A government watchdog agency is pointing to systemic problems in the way federal prisons treat the women in their custody.
In a review of the Federal Bureau of Prisons’ management of its female inmates, the Department of Justice’s Office of Inspector General concluded that the bureau “has not managed female inmates strategically” and “needs to take additional steps … to ensure that female inmates needs are met at the institutional level.”
“The BOP is the largest prison system in the country and when we look at the IG report, it shows that they are not doing the basic requirement needed to keep women safe and healthy,” said Amy Fetting, deputy director of the National Prison Project at the American Civil Liberties Union. “The federal prisons are in crisis, for both men and women.”
In response to the IG’s findings, BOP told ABC News in a written statement the agency “agrees with the recommendations … and is working to implement the recommendations.”
The IG’s “Review of Federal Bureau of Prisons’ Management of Its Female Inmate Population” was conducted over the course of a year and was based on interviews with more than 200 inmates and staff located at 12 different prisons around the country.
More than 10,000 women are held at federal prisons in the United States – about seven percent of the total federal inmate population of about 146,000.
BOP created its first policy on managing the needs of female inmates in 1997, but according to the IG, there was no way to make sure prisons were complying. In 2016, the BOP released a more comprehensive guide, but ensuring compliance remains a problem.
The IG, determined that its “programming and policy has not fully considered the needs of female inmates, which has made it difficult for inmates to access certain key programs and supplies.”
The report highlighted the case of a group of women from Federal Correctional Institution at Danbury, Conn., who were moved to the Metropolitan Detention Center in Brooklyn in March 2014 while the Connecticut site was renovated to accommodate male inmates.
The Danbury facility is a minimum-security prison known for having housed celebrities like musician Lauryn Hill and reality television star Teresa Giudice. Hill pleaded guilty in 2012 for tax evasion and Giudice in 2014 for committing bankruptcy fraud.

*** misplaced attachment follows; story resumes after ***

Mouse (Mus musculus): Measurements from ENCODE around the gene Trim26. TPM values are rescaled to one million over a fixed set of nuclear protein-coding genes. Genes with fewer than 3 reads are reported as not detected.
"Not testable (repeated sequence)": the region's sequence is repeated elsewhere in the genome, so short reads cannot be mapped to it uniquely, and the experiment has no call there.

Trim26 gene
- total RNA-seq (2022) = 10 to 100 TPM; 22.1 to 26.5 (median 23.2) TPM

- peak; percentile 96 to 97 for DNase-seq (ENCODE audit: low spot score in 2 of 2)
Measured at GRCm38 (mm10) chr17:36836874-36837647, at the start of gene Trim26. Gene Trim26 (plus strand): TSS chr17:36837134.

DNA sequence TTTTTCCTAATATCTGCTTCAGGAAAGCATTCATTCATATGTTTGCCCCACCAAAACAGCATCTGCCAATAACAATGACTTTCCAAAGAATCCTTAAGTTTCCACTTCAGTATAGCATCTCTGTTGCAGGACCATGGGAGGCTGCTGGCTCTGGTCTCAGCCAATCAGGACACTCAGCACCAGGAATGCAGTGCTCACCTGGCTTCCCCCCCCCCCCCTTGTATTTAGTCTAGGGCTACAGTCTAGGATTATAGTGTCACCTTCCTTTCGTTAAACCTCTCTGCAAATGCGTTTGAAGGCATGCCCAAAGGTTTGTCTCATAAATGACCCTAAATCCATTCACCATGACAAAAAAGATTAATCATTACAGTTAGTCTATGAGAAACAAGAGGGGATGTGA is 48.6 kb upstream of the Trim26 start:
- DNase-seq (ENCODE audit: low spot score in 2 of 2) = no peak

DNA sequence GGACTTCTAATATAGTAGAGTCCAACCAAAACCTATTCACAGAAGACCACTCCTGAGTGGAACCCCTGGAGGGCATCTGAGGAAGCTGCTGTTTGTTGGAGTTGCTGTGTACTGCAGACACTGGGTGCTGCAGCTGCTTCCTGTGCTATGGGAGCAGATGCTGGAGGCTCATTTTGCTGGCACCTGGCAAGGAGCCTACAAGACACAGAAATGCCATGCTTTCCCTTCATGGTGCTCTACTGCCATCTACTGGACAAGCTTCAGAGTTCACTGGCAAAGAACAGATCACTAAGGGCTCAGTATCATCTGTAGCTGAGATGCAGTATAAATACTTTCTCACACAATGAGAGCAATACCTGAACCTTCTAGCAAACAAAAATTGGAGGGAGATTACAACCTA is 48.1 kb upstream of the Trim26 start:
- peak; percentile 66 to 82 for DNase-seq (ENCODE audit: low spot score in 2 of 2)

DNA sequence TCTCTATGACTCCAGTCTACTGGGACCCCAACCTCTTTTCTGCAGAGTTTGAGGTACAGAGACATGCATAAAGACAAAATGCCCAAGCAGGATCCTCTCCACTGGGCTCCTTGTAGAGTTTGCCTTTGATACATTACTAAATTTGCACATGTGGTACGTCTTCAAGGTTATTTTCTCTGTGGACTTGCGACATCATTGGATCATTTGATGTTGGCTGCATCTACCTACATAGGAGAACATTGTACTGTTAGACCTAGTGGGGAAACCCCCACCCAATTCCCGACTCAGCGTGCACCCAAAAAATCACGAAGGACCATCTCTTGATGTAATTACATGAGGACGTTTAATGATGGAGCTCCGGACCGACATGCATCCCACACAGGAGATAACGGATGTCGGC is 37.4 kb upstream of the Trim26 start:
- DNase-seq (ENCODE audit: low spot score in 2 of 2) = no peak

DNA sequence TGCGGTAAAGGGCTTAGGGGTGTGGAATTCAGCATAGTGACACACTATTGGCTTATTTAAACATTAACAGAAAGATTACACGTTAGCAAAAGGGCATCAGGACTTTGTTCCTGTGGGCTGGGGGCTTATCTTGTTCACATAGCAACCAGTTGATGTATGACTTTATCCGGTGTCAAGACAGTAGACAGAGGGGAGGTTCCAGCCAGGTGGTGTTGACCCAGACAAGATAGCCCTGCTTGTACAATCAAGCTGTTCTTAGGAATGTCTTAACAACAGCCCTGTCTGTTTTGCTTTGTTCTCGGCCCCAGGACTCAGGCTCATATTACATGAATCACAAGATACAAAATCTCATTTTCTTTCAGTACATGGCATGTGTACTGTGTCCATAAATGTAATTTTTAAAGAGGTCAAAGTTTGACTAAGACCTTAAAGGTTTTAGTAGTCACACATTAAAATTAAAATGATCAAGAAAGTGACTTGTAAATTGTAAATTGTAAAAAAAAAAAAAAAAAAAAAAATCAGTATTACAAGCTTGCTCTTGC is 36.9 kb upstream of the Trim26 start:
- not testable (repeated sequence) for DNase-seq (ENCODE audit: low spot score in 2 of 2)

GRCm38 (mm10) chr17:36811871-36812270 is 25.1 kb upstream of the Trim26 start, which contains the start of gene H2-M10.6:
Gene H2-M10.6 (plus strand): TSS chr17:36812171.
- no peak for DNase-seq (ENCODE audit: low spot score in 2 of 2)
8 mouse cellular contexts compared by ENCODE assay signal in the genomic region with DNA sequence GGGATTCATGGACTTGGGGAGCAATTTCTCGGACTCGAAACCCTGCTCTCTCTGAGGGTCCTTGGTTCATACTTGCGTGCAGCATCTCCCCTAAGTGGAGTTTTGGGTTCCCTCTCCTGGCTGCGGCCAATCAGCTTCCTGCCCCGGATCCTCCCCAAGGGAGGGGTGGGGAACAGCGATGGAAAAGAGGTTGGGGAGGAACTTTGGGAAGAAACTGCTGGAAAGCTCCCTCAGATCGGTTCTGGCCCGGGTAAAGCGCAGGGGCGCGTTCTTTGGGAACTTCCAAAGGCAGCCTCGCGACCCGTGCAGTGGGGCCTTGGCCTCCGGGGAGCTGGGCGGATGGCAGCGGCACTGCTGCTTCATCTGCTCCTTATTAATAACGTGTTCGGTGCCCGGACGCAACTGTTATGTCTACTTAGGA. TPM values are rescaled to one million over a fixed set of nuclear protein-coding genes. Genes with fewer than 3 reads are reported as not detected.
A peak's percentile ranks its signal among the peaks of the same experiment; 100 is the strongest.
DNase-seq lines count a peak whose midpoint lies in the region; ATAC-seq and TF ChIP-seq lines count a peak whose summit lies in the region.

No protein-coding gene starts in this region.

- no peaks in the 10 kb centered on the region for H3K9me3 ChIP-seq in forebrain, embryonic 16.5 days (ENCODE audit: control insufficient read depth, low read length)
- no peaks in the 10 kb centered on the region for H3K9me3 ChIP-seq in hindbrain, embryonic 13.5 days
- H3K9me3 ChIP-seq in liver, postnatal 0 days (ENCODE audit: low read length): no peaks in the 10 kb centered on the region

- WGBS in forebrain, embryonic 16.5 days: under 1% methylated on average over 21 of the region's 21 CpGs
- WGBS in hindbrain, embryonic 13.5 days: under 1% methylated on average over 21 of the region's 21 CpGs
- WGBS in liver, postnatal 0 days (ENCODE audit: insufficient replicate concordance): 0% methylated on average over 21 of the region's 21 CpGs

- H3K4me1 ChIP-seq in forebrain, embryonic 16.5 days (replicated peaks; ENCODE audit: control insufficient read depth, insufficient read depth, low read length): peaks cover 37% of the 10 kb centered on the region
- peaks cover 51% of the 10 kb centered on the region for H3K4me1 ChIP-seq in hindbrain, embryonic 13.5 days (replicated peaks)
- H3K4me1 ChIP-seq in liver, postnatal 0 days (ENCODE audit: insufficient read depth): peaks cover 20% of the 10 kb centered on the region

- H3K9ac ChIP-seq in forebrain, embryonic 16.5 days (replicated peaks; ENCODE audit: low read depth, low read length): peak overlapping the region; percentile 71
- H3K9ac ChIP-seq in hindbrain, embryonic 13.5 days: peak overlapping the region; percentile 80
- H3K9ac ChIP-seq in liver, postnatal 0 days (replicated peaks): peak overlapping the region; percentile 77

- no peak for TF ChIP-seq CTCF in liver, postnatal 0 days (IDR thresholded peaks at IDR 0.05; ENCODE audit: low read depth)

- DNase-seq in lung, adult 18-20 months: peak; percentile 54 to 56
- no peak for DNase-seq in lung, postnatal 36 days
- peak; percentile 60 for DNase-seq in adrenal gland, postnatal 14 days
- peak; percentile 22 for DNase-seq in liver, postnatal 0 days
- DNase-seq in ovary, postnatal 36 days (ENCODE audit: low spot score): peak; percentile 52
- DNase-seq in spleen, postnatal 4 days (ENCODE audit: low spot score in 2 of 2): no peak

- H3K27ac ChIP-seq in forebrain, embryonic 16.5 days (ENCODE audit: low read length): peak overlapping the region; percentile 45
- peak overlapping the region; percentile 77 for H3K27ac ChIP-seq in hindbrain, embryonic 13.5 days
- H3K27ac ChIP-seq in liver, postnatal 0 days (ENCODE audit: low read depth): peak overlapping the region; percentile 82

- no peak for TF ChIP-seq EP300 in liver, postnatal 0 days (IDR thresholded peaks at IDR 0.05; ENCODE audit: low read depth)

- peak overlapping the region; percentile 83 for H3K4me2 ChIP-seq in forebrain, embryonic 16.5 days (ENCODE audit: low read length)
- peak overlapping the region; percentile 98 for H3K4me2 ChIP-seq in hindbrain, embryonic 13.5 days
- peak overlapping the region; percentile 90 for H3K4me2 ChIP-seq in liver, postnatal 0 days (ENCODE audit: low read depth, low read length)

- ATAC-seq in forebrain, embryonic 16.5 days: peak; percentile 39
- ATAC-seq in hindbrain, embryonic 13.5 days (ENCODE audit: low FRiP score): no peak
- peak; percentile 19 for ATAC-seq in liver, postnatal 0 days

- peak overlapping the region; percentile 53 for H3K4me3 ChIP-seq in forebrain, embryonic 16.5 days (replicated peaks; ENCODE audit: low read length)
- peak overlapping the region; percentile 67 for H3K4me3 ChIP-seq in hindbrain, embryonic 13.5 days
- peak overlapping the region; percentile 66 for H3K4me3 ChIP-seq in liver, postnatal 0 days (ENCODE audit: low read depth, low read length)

According to the report, the women moved to MDC faced a host of serious problems during their stay, which was supposed to last for only 18 months but in fact extended to nearly three years, with investigators finding that “during the time that sentenced female inmates were assigned to MDC Brooklyn, multiple custody staff sexually assaulted female inmates.”
A related IG probe led to the convictions of two Brooklyn BOP lieutenants and a correctional officer on a host of sex-related charges. According to the IG, six other prison staffers from five different BOP institutions around the country also pleaded guilty to sexual abuse of inmates since 2016.
The report also identified three areas in particular need of review and reform: trauma treatment, pregnancy and feminine hygiene.
The IG found that some federal prisons were not making feminine hygiene products readily available or were giving women a predetermined amount of feminine hygiene products per month.
If they needed more, they would have to ask a counselor or get permission from a corrections officer to go to health services. In some instances, investigators found inmates were questioned about why they needed more products.
Jennifer Weiss-Wolf, vice president of New York University’s Brennan Center for Justice, said “lack of access to menstrual products has psychological consequences on women. It’s heartening to know that this issue is warranting an IG review.”